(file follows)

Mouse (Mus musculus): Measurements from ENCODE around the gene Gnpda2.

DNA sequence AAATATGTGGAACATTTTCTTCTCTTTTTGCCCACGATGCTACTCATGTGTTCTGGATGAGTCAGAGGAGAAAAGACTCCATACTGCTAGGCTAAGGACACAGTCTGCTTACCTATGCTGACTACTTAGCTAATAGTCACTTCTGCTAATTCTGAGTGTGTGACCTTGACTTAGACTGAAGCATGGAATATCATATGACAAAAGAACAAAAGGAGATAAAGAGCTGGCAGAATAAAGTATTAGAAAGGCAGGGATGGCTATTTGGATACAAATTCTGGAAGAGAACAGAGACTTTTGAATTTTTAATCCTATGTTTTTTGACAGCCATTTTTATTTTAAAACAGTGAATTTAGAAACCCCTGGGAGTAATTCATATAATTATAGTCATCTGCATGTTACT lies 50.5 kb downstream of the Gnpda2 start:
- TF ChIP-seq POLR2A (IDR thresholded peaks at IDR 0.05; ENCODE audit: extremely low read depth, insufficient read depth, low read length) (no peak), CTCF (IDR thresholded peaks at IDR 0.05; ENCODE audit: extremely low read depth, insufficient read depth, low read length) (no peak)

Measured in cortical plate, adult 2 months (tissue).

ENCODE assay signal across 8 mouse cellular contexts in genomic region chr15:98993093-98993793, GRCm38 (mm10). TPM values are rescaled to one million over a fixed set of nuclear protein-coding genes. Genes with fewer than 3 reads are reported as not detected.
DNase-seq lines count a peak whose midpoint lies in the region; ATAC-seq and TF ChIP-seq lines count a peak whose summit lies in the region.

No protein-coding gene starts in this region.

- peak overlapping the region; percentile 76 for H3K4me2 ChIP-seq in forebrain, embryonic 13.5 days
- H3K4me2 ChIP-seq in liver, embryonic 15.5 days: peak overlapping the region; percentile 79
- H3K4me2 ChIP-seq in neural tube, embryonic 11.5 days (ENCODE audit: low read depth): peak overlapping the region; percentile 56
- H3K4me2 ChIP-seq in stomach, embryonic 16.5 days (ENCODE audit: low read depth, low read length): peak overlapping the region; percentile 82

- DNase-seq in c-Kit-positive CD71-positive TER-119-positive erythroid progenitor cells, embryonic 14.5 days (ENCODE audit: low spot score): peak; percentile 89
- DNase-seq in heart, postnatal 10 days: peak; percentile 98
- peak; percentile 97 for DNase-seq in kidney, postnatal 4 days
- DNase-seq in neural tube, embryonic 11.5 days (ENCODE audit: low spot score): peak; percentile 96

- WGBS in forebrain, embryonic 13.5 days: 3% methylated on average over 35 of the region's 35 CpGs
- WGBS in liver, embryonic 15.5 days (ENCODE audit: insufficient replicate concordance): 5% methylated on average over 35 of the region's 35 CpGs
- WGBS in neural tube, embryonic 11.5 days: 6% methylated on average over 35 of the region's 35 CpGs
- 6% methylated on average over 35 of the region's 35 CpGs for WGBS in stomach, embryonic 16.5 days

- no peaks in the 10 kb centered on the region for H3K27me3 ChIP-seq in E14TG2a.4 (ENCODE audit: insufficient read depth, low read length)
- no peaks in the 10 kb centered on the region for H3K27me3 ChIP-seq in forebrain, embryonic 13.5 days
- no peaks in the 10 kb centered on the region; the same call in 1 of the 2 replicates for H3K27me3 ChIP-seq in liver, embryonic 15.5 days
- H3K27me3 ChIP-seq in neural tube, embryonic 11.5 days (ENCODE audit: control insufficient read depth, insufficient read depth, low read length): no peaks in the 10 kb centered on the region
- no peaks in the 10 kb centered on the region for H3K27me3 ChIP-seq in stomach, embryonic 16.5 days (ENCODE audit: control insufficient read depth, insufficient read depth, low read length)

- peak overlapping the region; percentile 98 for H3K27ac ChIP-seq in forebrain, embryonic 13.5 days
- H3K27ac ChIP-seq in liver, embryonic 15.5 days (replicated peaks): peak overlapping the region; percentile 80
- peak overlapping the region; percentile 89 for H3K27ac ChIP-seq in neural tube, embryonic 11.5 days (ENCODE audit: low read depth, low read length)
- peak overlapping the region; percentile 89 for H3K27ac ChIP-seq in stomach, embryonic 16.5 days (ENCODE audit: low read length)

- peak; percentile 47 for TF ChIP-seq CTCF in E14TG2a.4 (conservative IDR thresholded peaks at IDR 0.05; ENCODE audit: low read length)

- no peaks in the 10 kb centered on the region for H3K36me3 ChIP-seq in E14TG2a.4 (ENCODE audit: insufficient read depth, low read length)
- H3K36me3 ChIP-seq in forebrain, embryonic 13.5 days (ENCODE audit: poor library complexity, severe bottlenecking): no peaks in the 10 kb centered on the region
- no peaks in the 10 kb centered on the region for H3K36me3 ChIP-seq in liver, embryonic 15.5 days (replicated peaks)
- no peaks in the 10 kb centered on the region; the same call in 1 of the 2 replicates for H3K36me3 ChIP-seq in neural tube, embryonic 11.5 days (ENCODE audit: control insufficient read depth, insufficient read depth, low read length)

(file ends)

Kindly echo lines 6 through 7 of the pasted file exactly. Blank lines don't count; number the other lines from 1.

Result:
DNase-seq lines count a peak whose midpoint lies in the region; ATAC-seq and TF ChIP-seq lines count a peak whose summit lies in the region.

No protein-coding gene starts in this region.